Harriet Tubman - Facts

c. 1822 – March 10, 1913

Key facts about political activist, philanthropist, and Underground Railroad conductor Harriet Tubman.

Portrait of Harriet Tubman

In July 1863, Harriet Tubman assisted Colonel Robert Gould Shaw, commander of the Massachusetts Fifty-Fourth Colored Infantry Regiment, in preparing for the Union assault during the Second Battle of Fort Wagner (July 18, 1863), which was commemorated in the 1989 Hollywood film “Glory.”  [Wikimedia Commons]

Also know as:

  • Araminta Ross

Birth Date:

  • c. 1822

Birth Location:

  • Dorchester County, Maryland


  • Benjamin Ross and Harriet Green


  • none


  • political activist, philanthropist

Career Summary:

  • Underground Railroad conductor; nurse, spy, scout for Union Army during the Civil War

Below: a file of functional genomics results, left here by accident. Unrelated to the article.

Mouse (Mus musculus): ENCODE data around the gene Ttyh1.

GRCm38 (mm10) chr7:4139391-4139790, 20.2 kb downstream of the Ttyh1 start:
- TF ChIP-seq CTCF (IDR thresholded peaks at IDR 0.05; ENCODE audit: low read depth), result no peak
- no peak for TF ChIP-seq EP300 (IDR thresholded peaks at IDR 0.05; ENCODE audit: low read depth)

• John Tubman, Nelson Davis (aka Nelson Charles)


  • Minty

Place of Death:

  • Auburn, New York

Date of Death:

  • March 10, 1913

Place of Burial:

  • Fort Hill Cemetery, Auburn, New York


  • Harriet Tubman’s birth name was Araminta Ross
  • Harriet Tubman was born a slave on the plantation of Edward Brodess in Dorchester County, Maryland.
  • As a young slave girl, Harriet Tubman was hired out to work and was frequently beaten.
  • Around 1833, Harriet Tubman was struck in the head by a heavy metal object thrown at another slave. The injury afflicted her with severe headaches, seizures, and involuntary sleeping spells (narcolepsy) for the remainder of her life.
  • In 1844, Harriet Tubman married a free black man, John Tubman. At the time of her marriage, she changed her first name to Harriet, in honor of her mother, and she assumed Tubman’s surname.
  • On September 17, 1849, Harriet Tubman escaped bondage and fled to Philadelphia
  • In December 1850, Harriet Tubman made her first trip back to Maryland to rescue her niece, Kessiah, her niece’s husband, John Bowley, and their two children from slavery.
  • In 1851, Harriet Tubman returned to Maryland to convince her husband to join her in the North. She instead discovered that he had married another woman.
  • In 1851, Harriet Tubman moved to St. Catherines, Ontario.